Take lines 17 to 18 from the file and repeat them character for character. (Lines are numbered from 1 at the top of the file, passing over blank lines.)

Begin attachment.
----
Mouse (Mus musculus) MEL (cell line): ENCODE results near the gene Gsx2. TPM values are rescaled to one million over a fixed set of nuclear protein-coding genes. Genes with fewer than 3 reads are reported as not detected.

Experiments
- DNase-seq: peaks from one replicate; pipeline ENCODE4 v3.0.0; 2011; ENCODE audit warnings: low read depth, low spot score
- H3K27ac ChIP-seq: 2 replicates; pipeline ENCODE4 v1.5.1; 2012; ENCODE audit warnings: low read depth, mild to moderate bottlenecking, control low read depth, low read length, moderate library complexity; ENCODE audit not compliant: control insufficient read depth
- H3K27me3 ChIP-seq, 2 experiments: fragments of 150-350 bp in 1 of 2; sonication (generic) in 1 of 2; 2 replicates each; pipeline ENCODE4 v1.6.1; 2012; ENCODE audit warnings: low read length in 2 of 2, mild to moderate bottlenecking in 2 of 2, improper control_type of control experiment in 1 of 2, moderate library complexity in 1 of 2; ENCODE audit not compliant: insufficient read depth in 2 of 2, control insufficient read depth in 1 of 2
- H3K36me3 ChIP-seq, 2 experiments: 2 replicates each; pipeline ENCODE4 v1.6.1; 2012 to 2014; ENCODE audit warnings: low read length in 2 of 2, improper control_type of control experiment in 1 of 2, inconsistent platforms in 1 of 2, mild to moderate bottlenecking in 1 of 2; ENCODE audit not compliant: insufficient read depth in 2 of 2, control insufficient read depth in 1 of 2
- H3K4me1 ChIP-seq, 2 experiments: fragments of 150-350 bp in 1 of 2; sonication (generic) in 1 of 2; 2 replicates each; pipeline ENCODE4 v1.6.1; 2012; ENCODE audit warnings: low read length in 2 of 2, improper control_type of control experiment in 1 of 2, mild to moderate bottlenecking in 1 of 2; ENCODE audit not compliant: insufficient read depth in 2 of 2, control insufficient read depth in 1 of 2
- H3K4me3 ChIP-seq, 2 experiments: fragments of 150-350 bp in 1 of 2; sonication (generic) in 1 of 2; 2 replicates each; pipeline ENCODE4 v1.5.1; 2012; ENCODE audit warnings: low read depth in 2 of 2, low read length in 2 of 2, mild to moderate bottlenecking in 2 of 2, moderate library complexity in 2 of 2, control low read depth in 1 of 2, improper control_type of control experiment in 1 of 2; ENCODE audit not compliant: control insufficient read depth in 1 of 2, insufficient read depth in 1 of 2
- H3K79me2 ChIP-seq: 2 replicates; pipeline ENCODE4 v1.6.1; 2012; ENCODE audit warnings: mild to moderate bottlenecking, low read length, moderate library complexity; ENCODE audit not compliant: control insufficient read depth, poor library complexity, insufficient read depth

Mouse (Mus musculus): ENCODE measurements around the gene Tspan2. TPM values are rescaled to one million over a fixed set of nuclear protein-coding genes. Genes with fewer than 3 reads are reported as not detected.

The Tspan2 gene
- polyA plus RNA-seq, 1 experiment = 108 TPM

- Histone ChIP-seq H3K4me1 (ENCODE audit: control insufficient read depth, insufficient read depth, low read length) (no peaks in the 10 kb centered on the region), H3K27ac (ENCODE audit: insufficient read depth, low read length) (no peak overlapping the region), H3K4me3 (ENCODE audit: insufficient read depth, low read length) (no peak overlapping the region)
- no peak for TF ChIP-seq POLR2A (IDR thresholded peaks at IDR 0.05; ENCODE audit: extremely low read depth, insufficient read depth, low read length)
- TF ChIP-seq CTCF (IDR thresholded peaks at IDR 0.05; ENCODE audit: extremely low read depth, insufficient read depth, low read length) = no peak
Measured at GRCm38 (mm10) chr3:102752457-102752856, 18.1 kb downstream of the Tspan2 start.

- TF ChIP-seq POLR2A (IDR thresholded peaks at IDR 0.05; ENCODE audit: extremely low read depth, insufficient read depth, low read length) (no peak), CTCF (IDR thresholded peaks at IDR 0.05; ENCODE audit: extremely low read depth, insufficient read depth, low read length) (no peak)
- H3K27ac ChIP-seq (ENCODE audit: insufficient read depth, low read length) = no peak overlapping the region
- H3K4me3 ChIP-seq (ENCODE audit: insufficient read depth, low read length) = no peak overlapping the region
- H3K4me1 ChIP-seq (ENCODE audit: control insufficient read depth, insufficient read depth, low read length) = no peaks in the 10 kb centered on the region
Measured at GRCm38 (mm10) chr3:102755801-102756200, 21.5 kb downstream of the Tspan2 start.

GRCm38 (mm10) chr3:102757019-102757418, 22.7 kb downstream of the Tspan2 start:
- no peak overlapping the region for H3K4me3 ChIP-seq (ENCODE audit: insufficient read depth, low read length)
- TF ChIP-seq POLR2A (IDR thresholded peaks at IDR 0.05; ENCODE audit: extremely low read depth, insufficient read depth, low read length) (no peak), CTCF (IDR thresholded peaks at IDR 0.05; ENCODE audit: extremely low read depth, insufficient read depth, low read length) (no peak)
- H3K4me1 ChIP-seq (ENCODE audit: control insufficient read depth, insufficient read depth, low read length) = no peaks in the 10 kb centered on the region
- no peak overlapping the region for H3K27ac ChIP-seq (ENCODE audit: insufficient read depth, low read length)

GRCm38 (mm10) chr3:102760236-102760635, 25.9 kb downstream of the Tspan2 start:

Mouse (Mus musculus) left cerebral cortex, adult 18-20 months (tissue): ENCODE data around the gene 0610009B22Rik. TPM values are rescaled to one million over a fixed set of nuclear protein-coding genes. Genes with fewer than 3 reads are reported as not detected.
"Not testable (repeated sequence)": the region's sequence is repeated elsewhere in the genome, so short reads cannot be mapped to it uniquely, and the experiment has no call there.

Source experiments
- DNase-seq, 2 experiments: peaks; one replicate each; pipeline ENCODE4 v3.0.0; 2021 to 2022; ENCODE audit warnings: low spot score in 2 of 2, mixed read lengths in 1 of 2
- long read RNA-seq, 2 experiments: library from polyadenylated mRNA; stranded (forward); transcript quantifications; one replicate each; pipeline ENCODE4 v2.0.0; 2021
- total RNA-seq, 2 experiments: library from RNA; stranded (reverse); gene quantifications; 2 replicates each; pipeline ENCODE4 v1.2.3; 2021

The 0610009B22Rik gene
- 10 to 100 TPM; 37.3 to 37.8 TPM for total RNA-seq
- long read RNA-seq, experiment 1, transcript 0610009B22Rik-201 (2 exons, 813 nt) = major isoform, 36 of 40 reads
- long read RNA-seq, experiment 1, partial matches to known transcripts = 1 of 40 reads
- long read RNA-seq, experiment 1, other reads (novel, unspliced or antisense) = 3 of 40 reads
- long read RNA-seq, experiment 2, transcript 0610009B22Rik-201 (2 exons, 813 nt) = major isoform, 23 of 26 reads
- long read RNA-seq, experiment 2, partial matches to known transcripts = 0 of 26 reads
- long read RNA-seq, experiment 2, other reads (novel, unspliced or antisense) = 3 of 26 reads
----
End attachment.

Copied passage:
- TF ChIP-seq POLR2A (IDR thresholded peaks at IDR 0.05; ENCODE audit: extremely low read depth, insufficient read depth, low read length) (no peak), CTCF (IDR thresholded peaks at IDR 0.05; ENCODE audit: extremely low read depth, insufficient read depth, low read length) (no peak)
- H3K27ac ChIP-seq (ENCODE audit: insufficient read depth, low read length) = no peak overlapping the region